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SD Residents Urged to Look Out for Rattlesnakes

Rattlesnake season has arrived, and California residents should take steps to avoid getting bitten as severe reactions are becoming more common, a UC San Diego doctor cautioned today.

Most rattlesnake bites occur between April and October, with the greatest number in May, according to the California Poison Control System.

"Over the past couple of years we have seen an increase in powerful snake bites and patient reactions to the bites have become more severe," said Dr. Richard Clark, executive medical director for the CPCS and director of UCSD's Division of Medical Toxicology.

"It is important for Californians to take extra precautions as they start to head outside, particularly with children and pets as their natural curiosity could create a deadly encounter with a rattlesnake," he said.

A rattlesnake bite can produce swelling and bruising and can be fatal, especially in children and pets, according to the CPCS.

The CPCS receives nearly 300 calls each year about rattlesnake bites. There were 41 snake bites in San Diego reported to the CPCS last year.

To avoid rattlesnake bites, the CPCS recommends:

-- keeping children and pets close by when outdoors;

-- wearing boots or covered footwear when walking through wild areas;

-- staying on trails when hiking, and looking where you step;

-- not picking up or disturbing snakes, even if it appears dead; and

-- not reaching into holes, bushes or anywhere that is hidden.

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Avatar for user 'Skot Norton'

Skot Norton, KPBS Staff | May 7, 2009 at 2:47 p.m. ― 7 years, 7 months ago

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Avatar for user 'wings42'

wings42 | May 11, 2009 at 3:53 p.m. ― 7 years, 7 months ago

Rattlers can bite through most boots and shoes. The rest is common sense. I read somewhere that 80% of rattlesnake bite happen to people trying to handle the snakes.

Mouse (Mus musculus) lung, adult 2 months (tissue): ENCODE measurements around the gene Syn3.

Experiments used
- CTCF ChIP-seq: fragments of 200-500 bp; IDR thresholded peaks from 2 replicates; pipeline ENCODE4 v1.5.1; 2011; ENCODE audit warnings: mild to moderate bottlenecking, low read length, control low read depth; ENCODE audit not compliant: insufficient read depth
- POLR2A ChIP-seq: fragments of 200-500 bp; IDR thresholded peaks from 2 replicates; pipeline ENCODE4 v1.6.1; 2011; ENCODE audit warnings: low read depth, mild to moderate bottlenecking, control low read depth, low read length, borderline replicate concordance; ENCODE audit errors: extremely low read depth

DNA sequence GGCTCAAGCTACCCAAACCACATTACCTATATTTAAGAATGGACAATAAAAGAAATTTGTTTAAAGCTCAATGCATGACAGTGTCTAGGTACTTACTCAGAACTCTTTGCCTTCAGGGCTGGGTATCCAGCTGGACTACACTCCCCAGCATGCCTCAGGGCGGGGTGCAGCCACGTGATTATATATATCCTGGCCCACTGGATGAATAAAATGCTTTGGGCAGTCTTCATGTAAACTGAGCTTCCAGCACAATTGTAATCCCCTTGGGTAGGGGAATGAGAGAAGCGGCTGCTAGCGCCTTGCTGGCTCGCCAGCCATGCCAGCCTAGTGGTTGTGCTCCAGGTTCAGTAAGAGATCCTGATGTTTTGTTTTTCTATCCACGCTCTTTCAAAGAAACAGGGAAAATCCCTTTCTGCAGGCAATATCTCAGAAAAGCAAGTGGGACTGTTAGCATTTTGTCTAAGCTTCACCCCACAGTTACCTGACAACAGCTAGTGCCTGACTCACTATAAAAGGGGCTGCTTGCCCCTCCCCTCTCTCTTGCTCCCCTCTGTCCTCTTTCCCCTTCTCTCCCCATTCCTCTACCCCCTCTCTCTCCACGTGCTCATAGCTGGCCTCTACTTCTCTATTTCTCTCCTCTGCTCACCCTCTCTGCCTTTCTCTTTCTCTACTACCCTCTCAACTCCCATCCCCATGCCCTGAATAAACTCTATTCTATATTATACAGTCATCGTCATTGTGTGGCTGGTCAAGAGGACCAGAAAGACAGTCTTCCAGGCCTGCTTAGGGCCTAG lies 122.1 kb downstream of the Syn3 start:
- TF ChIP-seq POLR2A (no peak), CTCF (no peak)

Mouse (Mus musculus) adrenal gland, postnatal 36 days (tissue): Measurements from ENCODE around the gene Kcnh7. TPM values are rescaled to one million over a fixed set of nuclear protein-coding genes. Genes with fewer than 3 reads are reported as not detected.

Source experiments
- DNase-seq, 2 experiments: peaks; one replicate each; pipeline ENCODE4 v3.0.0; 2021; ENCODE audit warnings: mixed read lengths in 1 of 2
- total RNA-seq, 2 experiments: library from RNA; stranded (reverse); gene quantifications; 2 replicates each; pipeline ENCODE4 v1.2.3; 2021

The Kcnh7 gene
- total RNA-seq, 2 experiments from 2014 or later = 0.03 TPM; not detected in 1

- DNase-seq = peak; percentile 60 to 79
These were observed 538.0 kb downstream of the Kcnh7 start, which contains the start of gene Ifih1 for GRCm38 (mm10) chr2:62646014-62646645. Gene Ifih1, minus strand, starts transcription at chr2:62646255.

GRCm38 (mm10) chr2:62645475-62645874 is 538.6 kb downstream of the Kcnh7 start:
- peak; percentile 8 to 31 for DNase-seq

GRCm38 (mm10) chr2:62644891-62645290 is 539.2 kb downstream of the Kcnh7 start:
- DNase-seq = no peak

In Sierra Club training, we also learned to stay on trails and look where we step or reach. In thousands of hours hiking and running in the chaparral, usually with our dogs, the only time I was warned by a frightened rattlesnake was when I stupidly walked over dried grass to cut over to another trail. Otherwise, I've seen rattlesnakes but they never threatened me or my dogs. I hope this article doesn't discourage anybody from getting out and enjoying our beautiful canyons and back country.

Dog snake aversion training is now available each spring, for about $75. We did it with our precious dog, and figured it's cheap insurance.


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Avatar for user 'Mom2Two'

Mom2Two | May 11, 2009 at 8:26 p.m. ― 7 years, 7 months ago

I have only had one run-in with a rattle snake. I was hiking alone (a poor choice, I know...) and I came across a snake curled up on the path. It wouldn't have been a problem, but I wasn't paying close attention. I nearly stepped on it. I was so surprised that I turned and ran the other way. I think my experience was a good example of what not to do. Don't hike alone. Watch where you are stepping. Don't make sudden movements or run.

I was lucky that nothing bad happened.

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Avatar for user 'ReptileRemover'

ReptileRemover | March 12, 2011 at 12:07 a.m. ― 5 years, 9 months ago

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